December 17, 2001
Cell phones do cause accidents. The adult son of some friends of ours was driving down a local artery recently when his cell phone went off. He scrambled to grab it, and in doing so lost control of his car, which went over a curb before he got it back under his control. Two tires and two rims had to be replaced, along with other odd repairs totaling almost $2000. It was very late at night and the roads were empty, or he might well have hit somebody. I used to assume that anybody driving oddly was drunk or stoned. These days, when I see somebody driving oddly, they've almost invariably got a phone glued to their ear. I had thought some of the hysteria against cell phones in cars was overdone, but as time goes on I'm drifting more and more toward that side.
December 16, 2001

We're back. The cruise was a little chilly; we went down the west coast of Mexico as far as Puerta Vallarta, but in seven days had only one day of full sun. So we stayed on the cruise boat quite a bit, ate perhaps a little too much, but still had a wonderful time. And we saw a whale! I didn't have my camera in my hand at that moment (we were taking a cruise tour on a 40-foot catamaran outside of Cabo San Lucas and I was hanging onto a stanchion for dear life) but we were no more than 20-25 feet from the whale when it turned tail-up and dove. And that was some tail!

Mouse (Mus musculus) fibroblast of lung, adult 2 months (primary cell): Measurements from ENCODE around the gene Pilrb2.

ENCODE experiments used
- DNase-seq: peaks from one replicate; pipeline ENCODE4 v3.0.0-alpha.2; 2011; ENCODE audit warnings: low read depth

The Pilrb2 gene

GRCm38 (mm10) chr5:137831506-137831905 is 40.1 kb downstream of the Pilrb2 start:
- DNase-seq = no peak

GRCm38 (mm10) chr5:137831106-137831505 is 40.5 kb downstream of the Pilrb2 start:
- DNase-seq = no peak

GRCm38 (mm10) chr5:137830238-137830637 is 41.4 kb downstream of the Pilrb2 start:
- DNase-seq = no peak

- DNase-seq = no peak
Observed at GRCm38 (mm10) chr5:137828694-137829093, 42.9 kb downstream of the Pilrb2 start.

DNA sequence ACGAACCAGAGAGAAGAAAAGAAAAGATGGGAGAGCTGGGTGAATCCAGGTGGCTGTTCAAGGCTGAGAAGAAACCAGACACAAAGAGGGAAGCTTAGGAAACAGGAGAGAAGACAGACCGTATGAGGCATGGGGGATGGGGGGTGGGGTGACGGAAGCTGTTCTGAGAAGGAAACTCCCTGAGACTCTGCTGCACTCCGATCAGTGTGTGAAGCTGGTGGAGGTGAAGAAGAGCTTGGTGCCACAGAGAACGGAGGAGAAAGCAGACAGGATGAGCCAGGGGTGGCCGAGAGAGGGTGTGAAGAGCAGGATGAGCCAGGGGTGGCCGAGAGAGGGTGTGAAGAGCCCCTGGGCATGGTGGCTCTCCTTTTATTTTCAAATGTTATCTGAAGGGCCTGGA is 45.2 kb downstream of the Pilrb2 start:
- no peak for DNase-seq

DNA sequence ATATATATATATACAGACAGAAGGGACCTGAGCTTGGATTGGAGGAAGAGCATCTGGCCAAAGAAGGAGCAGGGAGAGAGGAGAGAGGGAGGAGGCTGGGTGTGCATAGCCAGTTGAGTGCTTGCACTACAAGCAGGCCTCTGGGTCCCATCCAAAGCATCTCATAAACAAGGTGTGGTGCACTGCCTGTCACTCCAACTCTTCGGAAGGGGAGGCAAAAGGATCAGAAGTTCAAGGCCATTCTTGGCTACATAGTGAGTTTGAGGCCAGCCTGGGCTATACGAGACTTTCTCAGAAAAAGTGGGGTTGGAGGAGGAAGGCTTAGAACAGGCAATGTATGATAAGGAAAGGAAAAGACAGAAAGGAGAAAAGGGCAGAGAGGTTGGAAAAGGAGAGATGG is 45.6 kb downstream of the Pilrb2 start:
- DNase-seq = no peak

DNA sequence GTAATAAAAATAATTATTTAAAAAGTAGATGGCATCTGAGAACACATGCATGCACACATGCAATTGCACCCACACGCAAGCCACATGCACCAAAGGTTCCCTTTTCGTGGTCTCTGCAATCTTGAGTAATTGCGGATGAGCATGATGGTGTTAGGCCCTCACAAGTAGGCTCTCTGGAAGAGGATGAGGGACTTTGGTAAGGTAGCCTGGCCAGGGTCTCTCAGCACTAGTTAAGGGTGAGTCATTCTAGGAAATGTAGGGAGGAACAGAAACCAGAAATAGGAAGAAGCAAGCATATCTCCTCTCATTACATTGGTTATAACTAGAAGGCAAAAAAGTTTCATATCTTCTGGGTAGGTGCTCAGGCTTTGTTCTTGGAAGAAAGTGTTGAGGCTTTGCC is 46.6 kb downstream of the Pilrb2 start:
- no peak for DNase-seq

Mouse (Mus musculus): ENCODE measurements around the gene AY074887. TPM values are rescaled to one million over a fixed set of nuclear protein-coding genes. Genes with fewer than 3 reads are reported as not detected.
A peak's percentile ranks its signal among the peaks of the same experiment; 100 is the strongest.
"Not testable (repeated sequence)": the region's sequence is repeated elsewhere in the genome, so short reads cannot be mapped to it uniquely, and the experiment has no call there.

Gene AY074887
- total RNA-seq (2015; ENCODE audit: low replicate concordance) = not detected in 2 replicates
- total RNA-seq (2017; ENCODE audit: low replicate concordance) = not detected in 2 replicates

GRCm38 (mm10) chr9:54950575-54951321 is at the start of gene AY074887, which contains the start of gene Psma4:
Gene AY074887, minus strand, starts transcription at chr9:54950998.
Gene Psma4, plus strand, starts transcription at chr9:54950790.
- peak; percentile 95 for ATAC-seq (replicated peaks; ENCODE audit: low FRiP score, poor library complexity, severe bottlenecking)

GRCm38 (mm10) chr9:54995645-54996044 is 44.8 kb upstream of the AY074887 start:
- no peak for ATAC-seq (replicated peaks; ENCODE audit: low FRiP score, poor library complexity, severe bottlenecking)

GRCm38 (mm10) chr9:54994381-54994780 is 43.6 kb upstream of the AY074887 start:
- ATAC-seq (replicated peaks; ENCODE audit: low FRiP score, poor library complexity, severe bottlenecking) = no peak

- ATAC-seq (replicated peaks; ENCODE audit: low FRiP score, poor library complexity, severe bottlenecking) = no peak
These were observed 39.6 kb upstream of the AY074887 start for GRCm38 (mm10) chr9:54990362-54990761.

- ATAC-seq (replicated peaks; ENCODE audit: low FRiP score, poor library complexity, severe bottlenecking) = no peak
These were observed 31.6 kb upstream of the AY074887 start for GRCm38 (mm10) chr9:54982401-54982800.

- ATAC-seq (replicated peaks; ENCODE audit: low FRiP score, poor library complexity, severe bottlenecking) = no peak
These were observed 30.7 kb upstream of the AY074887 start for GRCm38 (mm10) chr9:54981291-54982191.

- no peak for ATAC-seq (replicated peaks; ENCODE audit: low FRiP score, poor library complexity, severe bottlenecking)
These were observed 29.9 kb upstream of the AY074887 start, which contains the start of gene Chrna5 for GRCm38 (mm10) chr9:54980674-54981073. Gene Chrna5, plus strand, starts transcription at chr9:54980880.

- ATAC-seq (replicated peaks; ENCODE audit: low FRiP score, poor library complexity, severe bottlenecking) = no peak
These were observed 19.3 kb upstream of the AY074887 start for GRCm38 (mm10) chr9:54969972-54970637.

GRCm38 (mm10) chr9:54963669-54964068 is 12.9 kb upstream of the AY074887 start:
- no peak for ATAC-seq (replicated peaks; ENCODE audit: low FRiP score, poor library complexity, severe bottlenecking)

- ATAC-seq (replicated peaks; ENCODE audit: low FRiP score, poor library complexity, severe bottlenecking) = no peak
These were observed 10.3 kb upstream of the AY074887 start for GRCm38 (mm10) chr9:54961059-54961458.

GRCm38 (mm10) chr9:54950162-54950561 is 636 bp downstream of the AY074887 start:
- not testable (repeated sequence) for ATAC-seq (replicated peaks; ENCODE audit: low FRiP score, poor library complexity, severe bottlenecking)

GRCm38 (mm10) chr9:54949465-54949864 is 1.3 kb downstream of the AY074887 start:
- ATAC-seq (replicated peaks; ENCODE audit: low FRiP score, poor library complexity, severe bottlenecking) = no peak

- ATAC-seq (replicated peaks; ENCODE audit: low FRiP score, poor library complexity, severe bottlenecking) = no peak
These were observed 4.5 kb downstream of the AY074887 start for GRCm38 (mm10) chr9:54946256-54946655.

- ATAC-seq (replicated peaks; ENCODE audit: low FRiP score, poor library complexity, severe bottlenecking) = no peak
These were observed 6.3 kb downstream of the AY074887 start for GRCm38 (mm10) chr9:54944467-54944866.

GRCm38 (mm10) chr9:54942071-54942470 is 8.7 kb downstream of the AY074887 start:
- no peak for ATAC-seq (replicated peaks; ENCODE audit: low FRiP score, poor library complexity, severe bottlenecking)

Perhaps more interesting than the cruise itself was our first experience in flying since the Attack. It all seemed oddly normal: We encountered no delays in getting through security or ticketing, though it's true we obeyed the slightly gonzo dictum to be at the airport two hours prior too departure. Had we gotten there later it might have been tighter. The planes were mostly full, not mostly empty. We experienced no ridiculous excesses in security, and I saw that nail clippers and tweezers are no longer no-nos. My laptop was X-rayed but nobody demanded that I turn it on to prove it wasn't a fake. So sanity seems to be returning in bits and pieces, as the war against terrorism seeks a balance between hysteria and complacency. So far, so good.
December 15, 2001

I've always rolled my eyes at those on the left who have been warning of the growing divide between the "computing haves" (those who have home computers) and the "computer have-nots" who do not. Perfectly functional used PCs are almost free these days, so I think it's pretty much the case that anybody who really wants a computer can have one. So the "personal computing gap" is entirely a matter of personal choice—and I know a few people who have chosen not to partake. Shucks, they seem to live pretty fulfilled lives, too.

Oddly, the same tiresome lefties who warn of that horrible gap in home computing are silent about what I think is a genuine gap: That between the "broadband haves" and the "broadband have-nots." Unlike mere possession of a PC, getting broadband to your home is a very fluky business. Some areas have it, most don't, and if it's not available, you just can't get it. (I postulate that those permanently on the wrong side of the broadband gap, those in rural and exurban America, tend to be "red" people—conservatives, in the new symbolic language of election-night results—and thus of utterly no concern to the "blue" left. In fact, keeping the red people off broadband is probably one of the left's secret agendas…naw, they're not that smart, sorry.)